In the past we have had a budget amount for each kid but that is too difficult because it may seem as some of the kids are getting more that the others so we are trying your idea this year 1 gift, 1 book, 1 stocking stuffer. This will keep it simple for our six kids. Also they drew names to have a secret pal to get a gift, no more than five dollars. Our family loves to go caroling in the neighborhood and give out baked goods. They neighbors absolutely love it. Last year we even made some of them cry. It was a blessing to do. On Christmas day we read the bible story first and then exchange gifts.

  • Jessica Brammer

    I think we are going to start implementing the one book, one gift, one stocking stuffer idea. It sounds like a great way to keep things “fair” and simple.

  • Chris & Wendy

    Thanks for posting! This exchange of ideas is excellent. There are some rich ideas above, and I’m glad to hear so many of you are adopting ours. Be creative and make them fit for you and your family.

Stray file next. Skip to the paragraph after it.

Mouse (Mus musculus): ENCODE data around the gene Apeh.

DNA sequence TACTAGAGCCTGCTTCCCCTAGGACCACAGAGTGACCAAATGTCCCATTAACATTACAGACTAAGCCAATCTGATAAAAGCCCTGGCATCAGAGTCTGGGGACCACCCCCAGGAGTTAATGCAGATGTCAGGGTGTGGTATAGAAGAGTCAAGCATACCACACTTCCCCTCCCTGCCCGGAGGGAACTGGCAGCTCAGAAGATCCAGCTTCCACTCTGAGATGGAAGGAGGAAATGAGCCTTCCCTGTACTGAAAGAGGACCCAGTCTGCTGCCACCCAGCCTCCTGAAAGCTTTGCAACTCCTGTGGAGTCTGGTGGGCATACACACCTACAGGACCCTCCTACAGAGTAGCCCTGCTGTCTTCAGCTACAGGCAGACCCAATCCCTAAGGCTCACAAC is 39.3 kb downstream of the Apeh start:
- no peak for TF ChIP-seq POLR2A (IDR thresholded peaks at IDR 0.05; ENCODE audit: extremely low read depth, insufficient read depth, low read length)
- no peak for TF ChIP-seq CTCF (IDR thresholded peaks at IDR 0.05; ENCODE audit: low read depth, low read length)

Merry Christmas!

  • Angela

    I LOVE this blog. I’ve never read yours before, but saw the link on facebook and I must say, this got my attention. We do something very similar: 3 gifts for each child: 1 Clothing gift, 1 Educational gift, 1 Toy/Frivolous gift. Each child also gets a stocking w/ age-appropriate items, usually around 5. Some of the stocking stuffers are camoflauge band-aids, a compass, body wash, etc. We also let all the grandparents know that we prefer if they don’t give “so many” gifts. Some of them are very happy to comply, others struggle. LOL! We have been known to donate some if there are so many. We don’t have a ritual or tradition of doing that, but we have in some years donated some of the gifts. We do not do the “santa” thing and all our children know that santa isn’t real. But, we do have some fun wearing santa hats and reindeer antler headbands that we keep under the tree. We also read Luke 2:1-14 before we open gifts and talk to the children about what Christmas is really about. I have wanted to do a Christmas letter in recent years and just haven’t, so I would like to see your info about writing one.